Schiffman, Joanna. “Competence and Effort”. PhD, Boston College, 2019. http://hdl.handle.net/2345/bc-ir:108609.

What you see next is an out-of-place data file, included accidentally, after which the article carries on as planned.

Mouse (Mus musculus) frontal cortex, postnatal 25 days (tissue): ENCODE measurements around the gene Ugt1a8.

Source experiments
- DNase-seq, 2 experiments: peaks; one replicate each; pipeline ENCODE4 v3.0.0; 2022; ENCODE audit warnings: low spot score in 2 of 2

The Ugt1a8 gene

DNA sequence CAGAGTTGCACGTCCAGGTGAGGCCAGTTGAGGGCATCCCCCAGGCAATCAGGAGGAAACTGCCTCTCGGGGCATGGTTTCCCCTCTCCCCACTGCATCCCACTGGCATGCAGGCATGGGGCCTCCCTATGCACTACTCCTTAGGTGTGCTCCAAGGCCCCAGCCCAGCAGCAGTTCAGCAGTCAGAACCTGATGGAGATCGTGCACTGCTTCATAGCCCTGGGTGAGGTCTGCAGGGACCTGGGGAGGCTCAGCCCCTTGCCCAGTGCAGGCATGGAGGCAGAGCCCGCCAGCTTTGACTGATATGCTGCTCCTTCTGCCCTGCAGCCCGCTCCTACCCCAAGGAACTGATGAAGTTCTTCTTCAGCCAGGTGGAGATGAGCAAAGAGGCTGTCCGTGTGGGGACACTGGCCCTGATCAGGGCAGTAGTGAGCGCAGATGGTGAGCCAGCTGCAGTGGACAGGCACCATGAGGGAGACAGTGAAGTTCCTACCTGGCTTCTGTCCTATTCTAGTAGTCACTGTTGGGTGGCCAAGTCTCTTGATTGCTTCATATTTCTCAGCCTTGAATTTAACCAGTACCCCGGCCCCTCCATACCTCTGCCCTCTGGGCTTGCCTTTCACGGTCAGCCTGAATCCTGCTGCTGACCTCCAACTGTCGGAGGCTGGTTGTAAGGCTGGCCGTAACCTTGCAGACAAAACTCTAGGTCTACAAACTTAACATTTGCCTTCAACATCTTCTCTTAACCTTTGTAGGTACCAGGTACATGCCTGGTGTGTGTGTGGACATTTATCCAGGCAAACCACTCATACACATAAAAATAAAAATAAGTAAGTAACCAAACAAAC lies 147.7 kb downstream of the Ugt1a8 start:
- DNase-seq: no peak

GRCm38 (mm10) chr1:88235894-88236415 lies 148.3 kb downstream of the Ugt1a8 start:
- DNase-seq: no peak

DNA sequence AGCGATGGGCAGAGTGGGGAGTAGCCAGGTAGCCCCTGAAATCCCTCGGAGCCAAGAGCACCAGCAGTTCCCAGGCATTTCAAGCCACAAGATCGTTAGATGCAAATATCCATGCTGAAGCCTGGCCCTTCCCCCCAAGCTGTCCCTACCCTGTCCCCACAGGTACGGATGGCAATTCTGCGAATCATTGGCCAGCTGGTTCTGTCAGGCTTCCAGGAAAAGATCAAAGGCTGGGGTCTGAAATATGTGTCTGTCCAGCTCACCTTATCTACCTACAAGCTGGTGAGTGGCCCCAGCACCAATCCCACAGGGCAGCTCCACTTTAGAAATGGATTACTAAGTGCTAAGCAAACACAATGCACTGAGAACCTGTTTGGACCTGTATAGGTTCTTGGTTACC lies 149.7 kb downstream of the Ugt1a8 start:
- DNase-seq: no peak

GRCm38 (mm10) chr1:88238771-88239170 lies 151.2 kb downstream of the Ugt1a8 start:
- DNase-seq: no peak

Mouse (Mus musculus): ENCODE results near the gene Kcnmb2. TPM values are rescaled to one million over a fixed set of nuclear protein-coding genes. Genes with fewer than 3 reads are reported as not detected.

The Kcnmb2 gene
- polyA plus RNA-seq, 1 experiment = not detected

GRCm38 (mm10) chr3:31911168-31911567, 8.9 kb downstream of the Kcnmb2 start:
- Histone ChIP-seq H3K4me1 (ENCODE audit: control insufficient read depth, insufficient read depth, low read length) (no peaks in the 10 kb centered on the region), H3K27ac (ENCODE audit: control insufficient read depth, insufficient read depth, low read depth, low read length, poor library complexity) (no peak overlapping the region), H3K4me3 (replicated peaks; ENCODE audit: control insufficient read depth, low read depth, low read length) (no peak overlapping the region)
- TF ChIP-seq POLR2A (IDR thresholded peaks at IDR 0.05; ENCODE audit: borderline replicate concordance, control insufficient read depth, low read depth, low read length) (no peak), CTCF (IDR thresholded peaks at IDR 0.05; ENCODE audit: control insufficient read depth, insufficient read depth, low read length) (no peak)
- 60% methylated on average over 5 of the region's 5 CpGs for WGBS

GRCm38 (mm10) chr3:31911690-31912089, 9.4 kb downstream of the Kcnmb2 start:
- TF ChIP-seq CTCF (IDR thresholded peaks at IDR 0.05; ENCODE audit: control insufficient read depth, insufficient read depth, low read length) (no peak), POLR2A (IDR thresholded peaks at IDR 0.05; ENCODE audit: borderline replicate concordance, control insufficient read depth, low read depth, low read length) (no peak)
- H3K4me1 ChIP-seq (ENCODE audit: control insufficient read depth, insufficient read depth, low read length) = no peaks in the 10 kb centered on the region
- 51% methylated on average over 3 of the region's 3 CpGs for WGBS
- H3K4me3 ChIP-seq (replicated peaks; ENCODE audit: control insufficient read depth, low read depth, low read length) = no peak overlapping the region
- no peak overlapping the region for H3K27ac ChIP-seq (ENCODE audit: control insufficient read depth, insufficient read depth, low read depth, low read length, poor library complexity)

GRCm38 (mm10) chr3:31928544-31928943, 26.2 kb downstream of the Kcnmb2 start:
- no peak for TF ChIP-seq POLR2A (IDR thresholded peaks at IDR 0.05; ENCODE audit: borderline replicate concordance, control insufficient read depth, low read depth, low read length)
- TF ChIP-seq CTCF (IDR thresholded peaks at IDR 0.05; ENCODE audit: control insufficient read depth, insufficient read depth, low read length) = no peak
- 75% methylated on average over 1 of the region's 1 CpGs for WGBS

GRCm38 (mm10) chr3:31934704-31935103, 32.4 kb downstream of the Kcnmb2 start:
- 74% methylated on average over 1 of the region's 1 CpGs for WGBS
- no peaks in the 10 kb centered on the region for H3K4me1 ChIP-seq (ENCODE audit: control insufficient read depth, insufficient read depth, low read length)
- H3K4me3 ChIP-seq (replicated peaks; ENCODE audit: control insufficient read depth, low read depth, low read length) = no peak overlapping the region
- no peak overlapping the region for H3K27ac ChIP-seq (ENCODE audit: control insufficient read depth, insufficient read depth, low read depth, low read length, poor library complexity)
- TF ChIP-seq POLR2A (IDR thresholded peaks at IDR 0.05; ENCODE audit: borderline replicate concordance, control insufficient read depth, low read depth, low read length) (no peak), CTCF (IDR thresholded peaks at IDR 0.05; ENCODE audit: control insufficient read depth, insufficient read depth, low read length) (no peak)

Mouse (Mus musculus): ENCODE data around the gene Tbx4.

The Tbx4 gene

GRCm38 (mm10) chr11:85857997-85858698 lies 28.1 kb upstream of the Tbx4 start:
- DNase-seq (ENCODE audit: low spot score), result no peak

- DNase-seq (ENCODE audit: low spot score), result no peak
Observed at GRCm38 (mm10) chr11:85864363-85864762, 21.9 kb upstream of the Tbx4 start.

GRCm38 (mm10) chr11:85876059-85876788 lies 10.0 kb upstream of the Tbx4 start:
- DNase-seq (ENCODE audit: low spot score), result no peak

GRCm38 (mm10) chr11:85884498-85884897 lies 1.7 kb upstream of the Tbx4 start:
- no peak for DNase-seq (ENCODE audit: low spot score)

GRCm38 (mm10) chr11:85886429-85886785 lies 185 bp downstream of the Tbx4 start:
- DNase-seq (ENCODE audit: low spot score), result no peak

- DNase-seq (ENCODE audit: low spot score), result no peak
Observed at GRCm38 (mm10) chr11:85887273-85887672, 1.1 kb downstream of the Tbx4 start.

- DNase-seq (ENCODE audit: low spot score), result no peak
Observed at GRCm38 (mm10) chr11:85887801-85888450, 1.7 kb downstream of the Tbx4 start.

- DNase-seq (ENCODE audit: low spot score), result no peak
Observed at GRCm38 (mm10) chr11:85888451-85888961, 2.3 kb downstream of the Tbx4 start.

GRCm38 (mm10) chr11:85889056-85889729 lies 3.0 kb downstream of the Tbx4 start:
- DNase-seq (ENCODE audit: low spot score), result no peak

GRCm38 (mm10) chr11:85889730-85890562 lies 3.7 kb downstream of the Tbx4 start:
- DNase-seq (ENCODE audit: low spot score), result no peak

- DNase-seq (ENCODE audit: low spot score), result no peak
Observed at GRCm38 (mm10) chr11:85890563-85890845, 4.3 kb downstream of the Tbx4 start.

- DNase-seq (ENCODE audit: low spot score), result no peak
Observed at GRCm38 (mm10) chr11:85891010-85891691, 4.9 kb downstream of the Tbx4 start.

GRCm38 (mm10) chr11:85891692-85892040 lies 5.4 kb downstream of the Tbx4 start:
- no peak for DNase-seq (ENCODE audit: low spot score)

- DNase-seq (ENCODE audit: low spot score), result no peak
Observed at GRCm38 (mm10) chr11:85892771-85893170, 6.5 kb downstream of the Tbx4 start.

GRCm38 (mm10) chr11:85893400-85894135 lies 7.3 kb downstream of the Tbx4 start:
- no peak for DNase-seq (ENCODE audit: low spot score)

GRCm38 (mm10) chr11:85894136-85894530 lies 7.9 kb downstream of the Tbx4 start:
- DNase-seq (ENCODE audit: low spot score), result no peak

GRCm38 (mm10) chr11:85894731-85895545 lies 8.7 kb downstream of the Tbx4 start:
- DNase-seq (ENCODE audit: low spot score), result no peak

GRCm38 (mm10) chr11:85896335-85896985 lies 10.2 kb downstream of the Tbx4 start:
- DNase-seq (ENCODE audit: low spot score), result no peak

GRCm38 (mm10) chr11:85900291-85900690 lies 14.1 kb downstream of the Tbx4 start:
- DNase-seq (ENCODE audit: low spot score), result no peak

Strategy selection is an essential aspect of problem-solving, particularly within the domain of mathematics. This dissertation examines the mechanisms that guide children’s arithmetic strategy selection in order to advance theoretical understanding of this essential component of cognitive development. Better understanding of arithmetic strategy selection is important because individual differences in children’s arithmetic strategies are predictive of arithmetic accuracy and later math achievement. The current study builds upon prior research that has identified cognitive processes associated with strategy selection by considering the role of metacognitive judgments. The study investigated the direct and indirect effects of cognitive and metacognitive factors on strategy selection in a group of first and second grade students (n = 126). The majority of students generated metacognitive judgments of their competence using decomposition (an advanced strategy at this age) that were consistent with their actual ability. In these cases, their judgments of competence were related to the frequency with which they used decomposition strategies. Additionally, children’s metacognitive judgments of the anticipated amount effort required to execute decomposition mediated the association between children’s cognitive processes/pre-requisite knowledge (working memory and fact fluency) and the frequency with which they used it. Theoretical and practical implications of these findings are discussed.